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Why Do Sellers (Usually) Prefer Auctions?

Listed author(s):
  • Bulow, Jeremy I.
  • Klemperer, Paul

We compare the most common methods for selling a company or other asset when participation is costly: a simple simultaneous auction, and a sequential process in which potential buyers decide in turn whether or not to enter the bidding. The sequential process is always more efficient. But pre-emptive bids transfer surplus from the seller to buyers. Because the auction is more conducive to entry - precisely because of its inefficiency - it usually generates higher expected revenue. We also discuss the effects of lock-ups, matching rights, break-up fees (as in takeover battles), entry subsidies, etc.

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Paper provided by C.E.P.R. Discussion Papers in its series CEPR Discussion Papers with number 7411.

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Date of creation: Aug 2009
Handle: RePEc:cpr:ceprdp:7411
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  7. Milgrom,Paul, 2004. "Putting Auction Theory to Work," Cambridge Books, Cambridge University Press, number 9780521536721, February.
  8. Grossman, Sanford J. & Perry, Motty, 1986. "Perfect sequential equilibrium," Journal of Economic Theory, Elsevier, vol. 39(1), pages 97-119, June.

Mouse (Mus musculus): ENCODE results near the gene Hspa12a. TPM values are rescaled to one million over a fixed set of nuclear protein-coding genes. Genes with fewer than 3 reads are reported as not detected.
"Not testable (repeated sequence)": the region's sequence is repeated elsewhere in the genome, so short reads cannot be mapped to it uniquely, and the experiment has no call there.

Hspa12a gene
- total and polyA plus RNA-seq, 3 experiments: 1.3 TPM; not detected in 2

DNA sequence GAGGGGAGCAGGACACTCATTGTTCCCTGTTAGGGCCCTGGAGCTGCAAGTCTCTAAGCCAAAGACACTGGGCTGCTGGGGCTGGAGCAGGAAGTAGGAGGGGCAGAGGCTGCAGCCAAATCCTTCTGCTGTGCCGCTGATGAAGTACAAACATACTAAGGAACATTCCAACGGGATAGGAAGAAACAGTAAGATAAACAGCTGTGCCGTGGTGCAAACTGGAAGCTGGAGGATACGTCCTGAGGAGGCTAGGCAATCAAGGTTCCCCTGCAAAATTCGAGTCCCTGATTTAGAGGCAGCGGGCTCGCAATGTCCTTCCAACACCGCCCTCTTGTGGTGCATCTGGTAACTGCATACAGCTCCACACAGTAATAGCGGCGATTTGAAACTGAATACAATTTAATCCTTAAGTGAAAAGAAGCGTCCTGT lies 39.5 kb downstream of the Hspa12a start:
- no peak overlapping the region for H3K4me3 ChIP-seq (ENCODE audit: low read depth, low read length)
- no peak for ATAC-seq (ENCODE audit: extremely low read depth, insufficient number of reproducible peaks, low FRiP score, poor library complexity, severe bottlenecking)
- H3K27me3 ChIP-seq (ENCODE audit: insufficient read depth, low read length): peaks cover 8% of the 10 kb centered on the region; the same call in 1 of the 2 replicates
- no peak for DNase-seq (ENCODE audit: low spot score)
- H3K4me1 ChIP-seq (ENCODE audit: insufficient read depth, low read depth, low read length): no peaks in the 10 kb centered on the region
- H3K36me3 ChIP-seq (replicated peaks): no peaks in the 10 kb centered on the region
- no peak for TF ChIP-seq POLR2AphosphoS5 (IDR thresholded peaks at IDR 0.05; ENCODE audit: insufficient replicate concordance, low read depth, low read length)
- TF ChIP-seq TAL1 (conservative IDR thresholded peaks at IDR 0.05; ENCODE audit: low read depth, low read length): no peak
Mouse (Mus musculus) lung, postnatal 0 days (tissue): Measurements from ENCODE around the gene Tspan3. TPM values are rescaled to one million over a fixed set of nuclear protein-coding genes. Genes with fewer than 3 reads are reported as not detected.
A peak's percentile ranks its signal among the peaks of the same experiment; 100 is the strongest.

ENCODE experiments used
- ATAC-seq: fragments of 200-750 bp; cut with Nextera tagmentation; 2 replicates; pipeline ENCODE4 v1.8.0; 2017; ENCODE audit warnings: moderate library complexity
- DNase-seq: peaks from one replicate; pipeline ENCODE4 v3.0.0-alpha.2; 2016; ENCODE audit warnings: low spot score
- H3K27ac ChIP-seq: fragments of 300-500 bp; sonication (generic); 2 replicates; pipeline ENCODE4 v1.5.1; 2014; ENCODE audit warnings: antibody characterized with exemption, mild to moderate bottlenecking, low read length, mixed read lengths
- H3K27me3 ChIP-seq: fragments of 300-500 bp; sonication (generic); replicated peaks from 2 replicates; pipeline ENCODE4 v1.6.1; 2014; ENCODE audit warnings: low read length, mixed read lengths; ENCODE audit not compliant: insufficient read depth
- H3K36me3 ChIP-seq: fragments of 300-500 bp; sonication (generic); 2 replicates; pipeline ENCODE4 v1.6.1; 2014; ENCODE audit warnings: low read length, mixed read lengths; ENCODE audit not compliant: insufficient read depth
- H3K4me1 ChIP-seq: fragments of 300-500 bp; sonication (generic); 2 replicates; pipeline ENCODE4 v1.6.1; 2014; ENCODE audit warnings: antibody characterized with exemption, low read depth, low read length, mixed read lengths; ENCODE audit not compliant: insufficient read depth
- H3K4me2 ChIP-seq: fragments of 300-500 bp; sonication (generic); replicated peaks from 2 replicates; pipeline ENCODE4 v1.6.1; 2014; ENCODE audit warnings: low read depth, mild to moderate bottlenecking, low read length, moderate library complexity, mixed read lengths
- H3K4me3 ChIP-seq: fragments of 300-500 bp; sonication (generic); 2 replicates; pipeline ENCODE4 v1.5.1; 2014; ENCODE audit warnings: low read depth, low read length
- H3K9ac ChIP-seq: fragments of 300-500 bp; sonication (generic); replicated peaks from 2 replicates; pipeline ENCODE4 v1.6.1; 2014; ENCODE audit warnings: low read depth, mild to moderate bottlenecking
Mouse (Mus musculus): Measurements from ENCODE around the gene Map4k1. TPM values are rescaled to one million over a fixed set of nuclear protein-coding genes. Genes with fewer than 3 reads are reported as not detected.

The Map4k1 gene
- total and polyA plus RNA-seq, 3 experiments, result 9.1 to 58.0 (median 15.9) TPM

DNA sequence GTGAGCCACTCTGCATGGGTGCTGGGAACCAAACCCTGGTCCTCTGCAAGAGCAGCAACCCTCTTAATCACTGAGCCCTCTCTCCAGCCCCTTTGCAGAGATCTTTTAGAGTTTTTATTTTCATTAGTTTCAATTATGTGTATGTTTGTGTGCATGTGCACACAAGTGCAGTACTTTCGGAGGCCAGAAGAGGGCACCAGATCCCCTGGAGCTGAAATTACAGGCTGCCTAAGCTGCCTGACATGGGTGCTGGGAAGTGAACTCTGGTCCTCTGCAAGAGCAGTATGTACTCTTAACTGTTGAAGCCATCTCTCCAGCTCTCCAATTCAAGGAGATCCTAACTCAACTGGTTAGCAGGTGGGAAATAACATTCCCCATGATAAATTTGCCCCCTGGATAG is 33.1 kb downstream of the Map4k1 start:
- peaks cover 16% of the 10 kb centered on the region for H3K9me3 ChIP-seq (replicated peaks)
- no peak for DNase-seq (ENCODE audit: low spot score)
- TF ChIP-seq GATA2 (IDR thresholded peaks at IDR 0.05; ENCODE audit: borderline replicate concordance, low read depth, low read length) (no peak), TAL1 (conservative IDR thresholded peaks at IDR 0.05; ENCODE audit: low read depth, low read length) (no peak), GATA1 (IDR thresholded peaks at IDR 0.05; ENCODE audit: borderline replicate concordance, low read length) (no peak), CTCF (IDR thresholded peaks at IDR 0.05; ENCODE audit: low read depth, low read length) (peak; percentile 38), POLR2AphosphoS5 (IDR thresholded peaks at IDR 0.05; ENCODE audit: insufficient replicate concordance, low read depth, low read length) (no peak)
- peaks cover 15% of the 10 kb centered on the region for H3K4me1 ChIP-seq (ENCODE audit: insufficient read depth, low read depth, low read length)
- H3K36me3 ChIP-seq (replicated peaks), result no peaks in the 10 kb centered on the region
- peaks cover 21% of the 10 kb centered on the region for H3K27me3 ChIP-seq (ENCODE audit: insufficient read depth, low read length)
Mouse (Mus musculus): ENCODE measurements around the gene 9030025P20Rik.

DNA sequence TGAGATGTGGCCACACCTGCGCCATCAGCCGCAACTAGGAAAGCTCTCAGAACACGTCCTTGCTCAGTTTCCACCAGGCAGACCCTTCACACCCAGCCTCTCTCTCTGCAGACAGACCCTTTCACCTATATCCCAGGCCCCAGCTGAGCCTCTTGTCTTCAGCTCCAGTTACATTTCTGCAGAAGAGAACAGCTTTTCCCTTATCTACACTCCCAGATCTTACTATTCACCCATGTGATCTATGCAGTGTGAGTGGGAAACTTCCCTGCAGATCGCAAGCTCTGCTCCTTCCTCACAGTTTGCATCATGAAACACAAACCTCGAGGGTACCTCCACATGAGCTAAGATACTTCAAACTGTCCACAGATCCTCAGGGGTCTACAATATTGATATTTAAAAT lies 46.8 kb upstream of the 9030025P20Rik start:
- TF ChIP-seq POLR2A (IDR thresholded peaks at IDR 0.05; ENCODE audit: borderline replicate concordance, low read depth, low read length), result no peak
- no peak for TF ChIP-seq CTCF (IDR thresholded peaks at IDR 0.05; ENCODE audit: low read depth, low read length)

9. Drew Fudenberg & Jean Tirole, 1991. "Game Theory," MIT Press Books, The MIT Press, edition 1, volume 1, number 0262061414, July.
  10. Bulow, Jeremy & Klemperer, Paul, 1996. "Auctions versus Negotiations," American Economic Review, American Economic Association, vol. 86(1), pages 180-194, March.
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  19. Burguet, Roberto, 1996. "Optimal Repeated Purchases When Sellers Are Learning about Costs," Journal of Economic Theory, Elsevier, vol. 68(2), pages 440-455, February.
  20. Bulow, Jeremy & Roberts, John, 1989. "The Simple Economics of Optimal Auctions," Journal of Political Economy, University of Chicago Press, vol. 97(5), pages 1060-1090, October.
  21. Hirshleifer, David, 1989. "Facilitation of Competing Bids and the Price of a Takeover Target," University of California at Los Angeles, Anderson Graduate School of Management qt2496649g, Anderson Graduate School of Management, UCLA.
  22. Preston McAfee, R. & McMillan, John, 1988. "Search mechanisms," Journal of Economic Theory, Elsevier, vol. 44(1), pages 99-123, February.
  23. Lopomo, Giuseppe, 2001. "Optimality and Robustness of the English Auction," Games and Economic Behavior, Elsevier, vol. 36(2), pages 219-240, August.
  24. Jacques Crémer & Yossi Spiegel & Charles Zheng, 2009. "Auctions with costly information acquisition," Economic Theory, Springer;Society for the Advancement of Economic Theory (SAET), vol. 38(1), pages 41-72, January.
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